Would I do what Francis did and live a life of poverty and service to others? I don’t believe that everyone is called to renounce money and material possessions and to treat themselves as harshly as it seems Francis did. Money and things are problems only if we see them as more than the tools they are, and if we are not good stewards of the resources God gives us. I do my best to serve others, though there is always room for improvement.
Would I do what Becket did and defy a king to stand up for the church? I didn’t find a lot of spirituality in the version of Becket that Hamilton presented. He seemed overly concerned with his position and land holdings as well as with church rules and regulations, rather than in loving God and serving people. There was no evidence of a prayerful life and only at his end do we hear him calling upon the name of the Lord. As for me, I hope that I would love God well, serve people, and speak the truth when and where God gives me a platform.
Would I do what Wesley did? He discovered that salvation comes by faith and not by works, then preached this to the people in opposition to what other church leaders were teaching. We live in a society in which God’s Word has been watered down and there is pressure not to speak the truth. I am interested in discussion and in voicing what I know to be true according to Scripture, but I also consider whether or not my hearer is actually interested and open (Matthew 7:6).
Further on Wesley, I’ve always understood that his mother, Susanna, was a powerful Christian force in the lives of her children and led by prayerful example. At one point in the book, she comments “I didn’t teach you about the Bible, theology, and the classics from the time you were five so you could sit around…” (p. 225), but as a young man the author has him wonder “what it meant to be a Christian”. Hamilton doesn’t make clear why Wesley wouldn’t know what it meant to be a Christian when his mother was a woman of prayer and his father, Samuel, was a rector. (As a side note, this story is also the only one in the book to have titled chapters. The others all have breaks identified by the hashtag symbol. For consistency, the author ought to have stuck with one or the other.)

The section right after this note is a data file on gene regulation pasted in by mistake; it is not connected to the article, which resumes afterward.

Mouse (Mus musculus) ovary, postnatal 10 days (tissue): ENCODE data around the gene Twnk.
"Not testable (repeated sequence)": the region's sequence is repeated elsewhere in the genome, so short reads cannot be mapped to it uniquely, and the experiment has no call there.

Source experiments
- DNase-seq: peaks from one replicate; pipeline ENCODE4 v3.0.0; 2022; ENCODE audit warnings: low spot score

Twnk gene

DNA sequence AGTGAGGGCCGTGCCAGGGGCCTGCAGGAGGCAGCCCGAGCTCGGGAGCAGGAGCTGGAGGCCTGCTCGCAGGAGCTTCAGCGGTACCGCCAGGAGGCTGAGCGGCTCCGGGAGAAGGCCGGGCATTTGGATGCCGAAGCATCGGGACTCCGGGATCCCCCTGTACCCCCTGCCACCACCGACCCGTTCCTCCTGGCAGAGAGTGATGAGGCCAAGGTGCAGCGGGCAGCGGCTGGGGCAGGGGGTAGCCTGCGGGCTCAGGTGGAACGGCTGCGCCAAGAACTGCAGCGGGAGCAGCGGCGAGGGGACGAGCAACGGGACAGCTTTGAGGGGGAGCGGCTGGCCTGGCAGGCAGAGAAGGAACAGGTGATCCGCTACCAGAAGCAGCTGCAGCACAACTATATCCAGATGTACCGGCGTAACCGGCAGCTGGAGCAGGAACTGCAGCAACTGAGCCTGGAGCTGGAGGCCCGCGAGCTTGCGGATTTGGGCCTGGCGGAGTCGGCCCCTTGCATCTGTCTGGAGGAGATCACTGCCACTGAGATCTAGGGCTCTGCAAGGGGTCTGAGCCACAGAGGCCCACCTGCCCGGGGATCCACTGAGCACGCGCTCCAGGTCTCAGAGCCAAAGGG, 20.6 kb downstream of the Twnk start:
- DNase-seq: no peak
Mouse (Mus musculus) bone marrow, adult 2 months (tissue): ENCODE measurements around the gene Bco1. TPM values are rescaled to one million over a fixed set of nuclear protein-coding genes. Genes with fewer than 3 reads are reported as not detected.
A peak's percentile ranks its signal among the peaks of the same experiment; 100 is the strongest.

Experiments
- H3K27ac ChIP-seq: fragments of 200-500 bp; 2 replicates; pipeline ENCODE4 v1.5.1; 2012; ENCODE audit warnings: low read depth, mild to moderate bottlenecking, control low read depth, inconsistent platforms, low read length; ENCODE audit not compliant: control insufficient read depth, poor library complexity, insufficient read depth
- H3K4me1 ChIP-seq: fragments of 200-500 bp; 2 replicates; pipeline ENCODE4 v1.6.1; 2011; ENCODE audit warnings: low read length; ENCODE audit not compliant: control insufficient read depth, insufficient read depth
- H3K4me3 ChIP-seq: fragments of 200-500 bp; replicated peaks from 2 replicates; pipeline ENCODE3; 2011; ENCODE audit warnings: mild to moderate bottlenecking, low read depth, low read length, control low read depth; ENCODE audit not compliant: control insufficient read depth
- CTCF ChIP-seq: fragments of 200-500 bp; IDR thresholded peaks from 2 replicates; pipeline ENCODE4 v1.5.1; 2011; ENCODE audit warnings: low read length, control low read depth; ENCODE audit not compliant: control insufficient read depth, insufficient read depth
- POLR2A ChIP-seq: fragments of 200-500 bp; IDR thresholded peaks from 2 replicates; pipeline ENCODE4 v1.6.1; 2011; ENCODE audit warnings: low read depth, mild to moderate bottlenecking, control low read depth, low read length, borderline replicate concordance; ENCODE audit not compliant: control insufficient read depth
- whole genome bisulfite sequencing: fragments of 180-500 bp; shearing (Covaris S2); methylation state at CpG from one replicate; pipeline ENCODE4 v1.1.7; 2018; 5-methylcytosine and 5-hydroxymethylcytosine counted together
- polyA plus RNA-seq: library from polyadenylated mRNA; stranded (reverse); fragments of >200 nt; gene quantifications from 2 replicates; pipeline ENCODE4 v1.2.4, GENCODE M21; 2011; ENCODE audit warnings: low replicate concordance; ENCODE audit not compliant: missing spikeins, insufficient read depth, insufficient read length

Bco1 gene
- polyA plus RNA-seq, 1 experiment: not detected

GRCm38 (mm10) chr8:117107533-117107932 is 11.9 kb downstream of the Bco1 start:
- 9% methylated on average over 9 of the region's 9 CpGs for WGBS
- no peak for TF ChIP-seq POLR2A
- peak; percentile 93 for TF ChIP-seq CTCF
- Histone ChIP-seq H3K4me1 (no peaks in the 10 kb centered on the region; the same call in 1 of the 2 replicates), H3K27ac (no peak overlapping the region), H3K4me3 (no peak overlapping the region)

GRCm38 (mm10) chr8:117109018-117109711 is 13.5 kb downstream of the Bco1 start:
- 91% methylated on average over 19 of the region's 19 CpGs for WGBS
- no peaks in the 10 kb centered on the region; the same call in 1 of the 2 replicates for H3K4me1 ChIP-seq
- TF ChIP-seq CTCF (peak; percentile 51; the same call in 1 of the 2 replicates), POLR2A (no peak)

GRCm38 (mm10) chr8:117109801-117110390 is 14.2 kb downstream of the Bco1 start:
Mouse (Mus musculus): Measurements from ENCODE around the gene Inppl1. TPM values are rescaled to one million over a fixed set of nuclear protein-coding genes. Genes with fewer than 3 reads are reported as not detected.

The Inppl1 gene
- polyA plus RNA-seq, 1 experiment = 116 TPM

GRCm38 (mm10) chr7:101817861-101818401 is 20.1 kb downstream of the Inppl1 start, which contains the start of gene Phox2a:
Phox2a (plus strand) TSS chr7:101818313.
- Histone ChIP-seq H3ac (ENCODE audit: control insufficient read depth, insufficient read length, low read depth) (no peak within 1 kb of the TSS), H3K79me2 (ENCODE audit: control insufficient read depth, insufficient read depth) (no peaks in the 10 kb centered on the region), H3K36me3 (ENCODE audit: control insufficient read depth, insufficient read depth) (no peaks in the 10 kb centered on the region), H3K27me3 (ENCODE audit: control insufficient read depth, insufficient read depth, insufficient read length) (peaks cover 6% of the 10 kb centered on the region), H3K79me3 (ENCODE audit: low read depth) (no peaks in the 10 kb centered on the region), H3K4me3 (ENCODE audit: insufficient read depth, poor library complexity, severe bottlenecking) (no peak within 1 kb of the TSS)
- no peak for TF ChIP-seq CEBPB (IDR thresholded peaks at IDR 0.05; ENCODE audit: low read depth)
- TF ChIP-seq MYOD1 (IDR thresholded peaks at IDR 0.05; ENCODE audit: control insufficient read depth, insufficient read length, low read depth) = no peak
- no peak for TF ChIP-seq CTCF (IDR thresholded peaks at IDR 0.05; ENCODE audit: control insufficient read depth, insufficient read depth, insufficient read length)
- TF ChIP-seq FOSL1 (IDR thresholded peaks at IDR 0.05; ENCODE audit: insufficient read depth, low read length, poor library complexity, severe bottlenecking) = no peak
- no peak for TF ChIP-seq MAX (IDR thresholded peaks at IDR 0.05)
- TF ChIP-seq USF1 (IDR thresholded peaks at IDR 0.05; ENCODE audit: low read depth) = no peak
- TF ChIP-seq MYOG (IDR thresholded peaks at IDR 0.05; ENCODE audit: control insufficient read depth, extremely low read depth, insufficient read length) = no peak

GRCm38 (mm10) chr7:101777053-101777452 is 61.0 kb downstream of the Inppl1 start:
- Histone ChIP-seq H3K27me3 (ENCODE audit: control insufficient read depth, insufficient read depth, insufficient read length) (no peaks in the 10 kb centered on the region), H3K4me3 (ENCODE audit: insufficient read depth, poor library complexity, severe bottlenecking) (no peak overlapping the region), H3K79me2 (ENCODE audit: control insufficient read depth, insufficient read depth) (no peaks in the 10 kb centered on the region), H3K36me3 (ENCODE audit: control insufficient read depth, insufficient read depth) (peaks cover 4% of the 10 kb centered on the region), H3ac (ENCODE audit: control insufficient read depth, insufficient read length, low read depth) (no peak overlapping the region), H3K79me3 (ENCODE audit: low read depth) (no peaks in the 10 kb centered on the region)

Would I do what Luther did and try to reform the church from within? Would I have the courage and ability to speak to church leaders and authorities, and be willing to stand up for what I knew to be true even if it meant I was no longer accepted in my faith community? Luther was learned in the Scripture and someone like that would be far more able to debate with other trained theologians than I would be. That being said, separation from fellowship is far better than separation from God. Better to stand alone than to follow those who are misleading His flock.
I’d assumed that Crosslink was a self-publisher – i.e. would print what the author submitted in exchange for money. A visit to the website, however, indicates that this wasn’t the case. The author pays nothing, and receives royalty payments based on sales. Crosslink says that among their services, they “[p]rofessionally edit [the] manuscript” and “provide final electronic author proof copy.” If this is true, I can only assume that there was a serious breakdown in the system, since it is evident that this book received no editing at all. If a proof copy was given to the author, he could not have been in a position to proofread his own work. Considering that the author blurb on the back of the book tells us that Hamilton “has published over 1,000 articles, short stories, and poetry in magazines, websites and literary journals” and “has written biographies” of two celebrities, I expected much better work.
Would you do what I did (and pick up this book)? Thanks to this review, you won’t have to.